3 Min Read
PHOENIX (Reuters) - An Iraqi woman who police said padlocked her daughter to a bed for violating the family's traditional values has been re-arrested in Phoenix, accused of scorching the young woman with a hot spoon for refusing an arranged marriage, police said on Thursday.
Yusra Farhan, 50, was taken into custody at her Phoenix home on Wednesday over accusations she burned her 19-year-old daughter on her face and chest in November, Phoenix police spokesman James Holmes said.
The daughter, a high school student, told police that she was being punished for refusing to participate in an arranged marriage with a 38-year-old man, Holmes said. Her 18-year-old sister was also arrested, accused of holding her down.
The arrests follow a high profile Arizona murder case that saw an Iraqi immigrant, Faleh Hassan Almaleki, convicted last year of murder for running down his daughter in a Phoenix parking lot in 2009 in what was described as an "honor killing".
A spokesman for the Council on American-Islamic Relations in Washington, D.C., said such cases were "isolated instances" that occur sporadically and are widely chastised by the American Muslim community.
"We condemn any false justification for domestic violence or abuse based on religious beliefs," the spokesman, Ibrahim Hooper, said.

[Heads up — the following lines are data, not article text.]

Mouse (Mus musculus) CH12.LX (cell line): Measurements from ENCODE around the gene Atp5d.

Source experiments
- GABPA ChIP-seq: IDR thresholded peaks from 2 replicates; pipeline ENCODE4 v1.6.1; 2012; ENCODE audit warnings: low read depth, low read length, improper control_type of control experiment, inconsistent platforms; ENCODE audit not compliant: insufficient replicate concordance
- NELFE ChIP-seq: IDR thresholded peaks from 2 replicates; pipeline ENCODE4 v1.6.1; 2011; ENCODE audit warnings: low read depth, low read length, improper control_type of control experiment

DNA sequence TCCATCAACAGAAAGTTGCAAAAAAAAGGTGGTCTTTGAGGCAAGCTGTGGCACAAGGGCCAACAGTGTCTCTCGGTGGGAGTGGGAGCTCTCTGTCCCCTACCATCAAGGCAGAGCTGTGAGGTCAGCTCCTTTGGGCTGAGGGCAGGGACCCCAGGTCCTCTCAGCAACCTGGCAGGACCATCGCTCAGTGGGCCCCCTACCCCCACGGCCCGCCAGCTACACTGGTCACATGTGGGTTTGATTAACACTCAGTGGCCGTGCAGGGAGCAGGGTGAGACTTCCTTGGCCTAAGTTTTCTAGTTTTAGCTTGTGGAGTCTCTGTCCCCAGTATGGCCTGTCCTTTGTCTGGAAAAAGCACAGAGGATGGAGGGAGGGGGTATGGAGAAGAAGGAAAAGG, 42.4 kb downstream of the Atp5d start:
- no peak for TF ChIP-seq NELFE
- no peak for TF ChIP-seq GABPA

In the more recent case in Phoenix, the father, Mohammed Altameemi, 45, was also arrested at the home in connection with an incident earlier this month in which he was accused of striking his daughter after she was seen talking to a man outside her high school, police said.
Police said the father took his daughter home where she was later assaulted by her mother. Court records showed that Farhan admitted to hitting the daughter and tying her to her bed with a rope that was secured with padlock.
Farhan told officers her daughter was being punished for "speaking to a male subject and her Iraq culture states a female is not allowed to be having contact with males because females are not allowed to have boyfriends," records show.
The daughter, who was not named by police, was released the next morning to go school and was sent to St. Joseph's Hospital and Medical Center in Phoenix after talking with school officials about the incident.
Police interviewed the mother at the hospital and attempted to arrest her when a struggle ensued between officers, Farhan and several family members. She was taken into custody with the help of additional officers and hospital security.
Editing By Tim Gaynor